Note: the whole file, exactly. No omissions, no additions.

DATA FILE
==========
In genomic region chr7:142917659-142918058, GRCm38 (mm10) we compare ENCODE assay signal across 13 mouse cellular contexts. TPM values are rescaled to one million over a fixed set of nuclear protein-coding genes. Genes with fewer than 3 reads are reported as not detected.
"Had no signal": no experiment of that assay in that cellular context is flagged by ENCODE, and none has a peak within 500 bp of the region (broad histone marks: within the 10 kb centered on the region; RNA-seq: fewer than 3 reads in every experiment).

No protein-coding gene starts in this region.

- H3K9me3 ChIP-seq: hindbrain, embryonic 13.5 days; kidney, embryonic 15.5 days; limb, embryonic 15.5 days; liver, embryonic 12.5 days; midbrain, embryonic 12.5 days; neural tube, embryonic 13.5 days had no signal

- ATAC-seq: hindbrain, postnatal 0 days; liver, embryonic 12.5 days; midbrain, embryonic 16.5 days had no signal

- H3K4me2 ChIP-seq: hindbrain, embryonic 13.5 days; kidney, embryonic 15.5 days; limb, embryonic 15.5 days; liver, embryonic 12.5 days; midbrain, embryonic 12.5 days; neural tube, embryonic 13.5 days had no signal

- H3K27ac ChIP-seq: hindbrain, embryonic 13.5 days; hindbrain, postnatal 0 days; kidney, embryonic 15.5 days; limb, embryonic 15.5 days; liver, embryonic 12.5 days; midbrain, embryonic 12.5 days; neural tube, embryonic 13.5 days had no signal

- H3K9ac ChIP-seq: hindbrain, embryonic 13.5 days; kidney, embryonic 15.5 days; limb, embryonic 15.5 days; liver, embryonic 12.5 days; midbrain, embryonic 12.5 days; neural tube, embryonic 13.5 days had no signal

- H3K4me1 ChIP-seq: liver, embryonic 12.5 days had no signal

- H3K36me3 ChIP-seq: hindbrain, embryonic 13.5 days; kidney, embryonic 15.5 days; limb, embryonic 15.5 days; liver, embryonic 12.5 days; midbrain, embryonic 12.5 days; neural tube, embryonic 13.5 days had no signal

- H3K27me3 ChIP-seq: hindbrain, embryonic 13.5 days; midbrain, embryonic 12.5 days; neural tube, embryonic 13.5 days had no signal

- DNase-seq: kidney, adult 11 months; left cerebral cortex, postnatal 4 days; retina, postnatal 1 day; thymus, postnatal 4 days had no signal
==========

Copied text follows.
In genomic region chr7:142917659-142918058, GRCm38 (mm10) we compare ENCODE assay signal across 13 mouse cellular contexts. TPM values are rescaled to one million over a fixed set of nuclear protein-coding genes. Genes with fewer than 3 reads are reported as not detected.
"Had no signal": no experiment of that assay in that cellular context is flagged by ENCODE, and none has a peak within 500 bp of the region (broad histone marks: within the 10 kb centered on the region; RNA-seq: fewer than 3 reads in every experiment).

No protein-coding gene starts in this region.

- H3K9me3 ChIP-seq: hindbrain, embryonic 13.5 days; kidney, embryonic 15.5 days; limb, embryonic 15.5 days; liver, embryonic 12.5 days; midbrain, embryonic 12.5 days; neural tube, embryonic 13.5 days had no signal

- ATAC-seq: hindbrain, postnatal 0 days; liver, embryonic 12.5 days; midbrain, embryonic 16.5 days had no signal

- H3K4me2 ChIP-seq: hindbrain, embryonic 13.5 days; kidney, embryonic 15.5 days; limb, embryonic 15.5 days; liver, embryonic 12.5 days; midbrain, embryonic 12.5 days; neural tube, embryonic 13.5 days had no signal

- H3K27ac ChIP-seq: hindbrain, embryonic 13.5 days; hindbrain, postnatal 0 days; kidney, embryonic 15.5 days; limb, embryonic 15.5 days; liver, embryonic 12.5 days; midbrain, embryonic 12.5 days; neural tube, embryonic 13.5 days had no signal

- H3K9ac ChIP-seq: hindbrain, embryonic 13.5 days; kidney, embryonic 15.5 days; limb, embryonic 15.5 days; liver, embryonic 12.5 days; midbrain, embryonic 12.5 days; neural tube, embryonic 13.5 days had no signal

- H3K4me1 ChIP-seq: liver, embryonic 12.5 days had no signal

- H3K36me3 ChIP-seq: hindbrain, embryonic 13.5 days; kidney, embryonic 15.5 days; limb, embryonic 15.5 days; liver, embryonic 12.5 days; midbrain, embryonic 12.5 days; neural tube, embryonic 13.5 days had no signal

- H3K27me3 ChIP-seq: hindbrain, embryonic 13.5 days; midbrain, embryonic 12.5 days; neural tube, embryonic 13.5 days had no signal

- DNase-seq: kidney, adult 11 months; left cerebral cortex, postnatal 4 days; retina, postnatal 1 day; thymus, postnatal 4 days had no signal